13 April 2013

Taiwan’s Thatcher mix-up

Well, as a Sinophile and an Anglophile, and as a blogger who has recently been requested to do more coverage of Taiwan, Hong Kong, Singapore and the OCCs, here was a story I couldn’t really pass up. The normally execrable Wall Street Journal has a reasonably penetrating and thoughtful article on the topic (here linked), which delves into the rather sorry state of Taiwan’s current news media. Of course, Chung T’ien TV’s (中天電視) reporting on Baroness Thatcher’s death with footage of the Queen heading the story is an inexcusable error, and replacing that footage with a clip of Meryl Streep (in her role as the former PM in the recent biopic) just made the whole thing laughably ridiculous. This series of mistakes may be lamentable and inexcusable, and they may indeed say a great deal about the inadequacies of Taiwan’s news media, but mustn’t one consider that the way the British press and society approached the death of Thatcher makes the mistake somewhat comprehensible?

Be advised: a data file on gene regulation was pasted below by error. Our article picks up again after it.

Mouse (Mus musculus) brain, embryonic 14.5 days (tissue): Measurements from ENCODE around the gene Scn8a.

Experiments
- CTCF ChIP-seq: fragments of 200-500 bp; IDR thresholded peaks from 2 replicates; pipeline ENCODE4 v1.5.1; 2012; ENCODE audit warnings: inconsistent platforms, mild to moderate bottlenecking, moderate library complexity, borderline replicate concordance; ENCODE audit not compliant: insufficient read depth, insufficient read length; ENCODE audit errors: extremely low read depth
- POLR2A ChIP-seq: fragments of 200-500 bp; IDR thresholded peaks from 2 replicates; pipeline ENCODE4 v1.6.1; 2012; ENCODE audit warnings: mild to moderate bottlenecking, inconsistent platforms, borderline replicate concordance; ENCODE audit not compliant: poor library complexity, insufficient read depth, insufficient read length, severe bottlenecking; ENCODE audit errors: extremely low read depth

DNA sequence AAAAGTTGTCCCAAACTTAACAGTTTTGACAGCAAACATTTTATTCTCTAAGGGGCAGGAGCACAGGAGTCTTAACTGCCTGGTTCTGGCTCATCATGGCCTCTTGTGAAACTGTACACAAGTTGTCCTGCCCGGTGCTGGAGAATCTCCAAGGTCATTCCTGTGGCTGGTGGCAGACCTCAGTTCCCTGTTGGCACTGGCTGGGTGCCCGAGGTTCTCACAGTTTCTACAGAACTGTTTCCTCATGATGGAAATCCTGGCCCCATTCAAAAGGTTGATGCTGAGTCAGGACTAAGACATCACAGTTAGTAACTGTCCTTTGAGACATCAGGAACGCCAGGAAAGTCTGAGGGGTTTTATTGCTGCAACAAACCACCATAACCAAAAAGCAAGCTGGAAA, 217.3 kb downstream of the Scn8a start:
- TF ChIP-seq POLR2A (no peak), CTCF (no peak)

Here we have, as Peter Oborne points out in the Telegraph (in the voice, as David Lindsay claims, of ‘the traditional Toryism that respects Constitution and convention, and which believes in national unity’), a funeral which was undertaken with all the pomp and honours of a state occasion without actually being called such. (Tellingly, it has been called a ‘ceremonial funeral’, a concept invented for the occasion of the death of Princess Diana and used since only for the Queen Mother.) And the fact that the Queen lent these honours to a ‘transformational’ Prime Minister such as Thatcher whilst refusing to give the same honours to another such one as Clement Attlee makes her appear partisan in such a way as materially damages the state of the monarchy. If Taiwanese media mistook Thatcher first for the Queen and then for a movie star, it could well be argued that they could do so only because the modern British Conservatives did so first. Speaking from a purely Confucian point of view, these are not proper rites and music for the death of a civilian Prime Minister, let alone for one who had done as much to polarise British society and demolish British working-class communities as Thatcher.

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